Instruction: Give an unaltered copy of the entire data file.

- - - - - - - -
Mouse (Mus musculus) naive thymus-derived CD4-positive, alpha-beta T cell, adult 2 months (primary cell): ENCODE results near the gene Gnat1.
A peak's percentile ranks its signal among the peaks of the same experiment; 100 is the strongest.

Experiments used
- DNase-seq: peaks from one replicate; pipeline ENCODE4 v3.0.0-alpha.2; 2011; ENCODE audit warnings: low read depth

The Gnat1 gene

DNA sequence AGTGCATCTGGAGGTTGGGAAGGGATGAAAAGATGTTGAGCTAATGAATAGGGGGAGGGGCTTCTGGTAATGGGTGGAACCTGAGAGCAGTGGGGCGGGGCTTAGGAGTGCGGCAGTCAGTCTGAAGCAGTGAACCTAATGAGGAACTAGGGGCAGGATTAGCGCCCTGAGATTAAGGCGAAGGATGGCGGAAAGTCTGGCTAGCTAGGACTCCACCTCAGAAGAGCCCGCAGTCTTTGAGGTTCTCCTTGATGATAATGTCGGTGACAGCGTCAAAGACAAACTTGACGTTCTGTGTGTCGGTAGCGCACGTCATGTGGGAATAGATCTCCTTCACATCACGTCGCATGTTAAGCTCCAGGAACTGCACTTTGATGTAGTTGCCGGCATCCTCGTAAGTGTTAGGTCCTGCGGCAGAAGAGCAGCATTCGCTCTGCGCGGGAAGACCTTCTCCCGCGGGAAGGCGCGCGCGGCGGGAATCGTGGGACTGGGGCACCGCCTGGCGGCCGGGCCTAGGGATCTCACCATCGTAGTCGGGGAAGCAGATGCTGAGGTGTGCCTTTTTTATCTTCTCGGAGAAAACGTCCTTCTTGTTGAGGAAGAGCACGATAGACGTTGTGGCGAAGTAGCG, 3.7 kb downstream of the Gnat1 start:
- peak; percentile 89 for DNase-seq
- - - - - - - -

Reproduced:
Mouse (Mus musculus) naive thymus-derived CD4-positive, alpha-beta T cell, adult 2 months (primary cell): ENCODE results near the gene Gnat1.
A peak's percentile ranks its signal among the peaks of the same experiment; 100 is the strongest.

Experiments used
- DNase-seq: peaks from one replicate; pipeline ENCODE4 v3.0.0-alpha.2; 2011; ENCODE audit warnings: low read depth

The Gnat1 gene

DNA sequence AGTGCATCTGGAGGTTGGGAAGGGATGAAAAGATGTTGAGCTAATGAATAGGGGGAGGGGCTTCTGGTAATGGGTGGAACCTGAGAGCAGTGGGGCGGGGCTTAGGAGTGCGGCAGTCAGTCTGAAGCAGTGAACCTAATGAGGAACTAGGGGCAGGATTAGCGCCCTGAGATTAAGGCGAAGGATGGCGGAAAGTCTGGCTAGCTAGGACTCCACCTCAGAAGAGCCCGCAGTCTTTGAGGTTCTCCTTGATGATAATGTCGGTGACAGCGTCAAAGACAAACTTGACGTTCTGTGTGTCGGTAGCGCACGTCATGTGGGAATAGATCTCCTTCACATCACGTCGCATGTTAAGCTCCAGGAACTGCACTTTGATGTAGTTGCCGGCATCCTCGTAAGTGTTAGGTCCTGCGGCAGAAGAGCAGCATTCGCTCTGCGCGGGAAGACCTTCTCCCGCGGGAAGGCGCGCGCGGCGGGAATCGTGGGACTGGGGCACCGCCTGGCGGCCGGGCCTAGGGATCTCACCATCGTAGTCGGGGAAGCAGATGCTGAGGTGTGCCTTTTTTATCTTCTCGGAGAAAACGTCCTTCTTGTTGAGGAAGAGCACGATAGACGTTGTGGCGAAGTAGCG, 3.7 kb downstream of the Gnat1 start:
- peak; percentile 89 for DNase-seq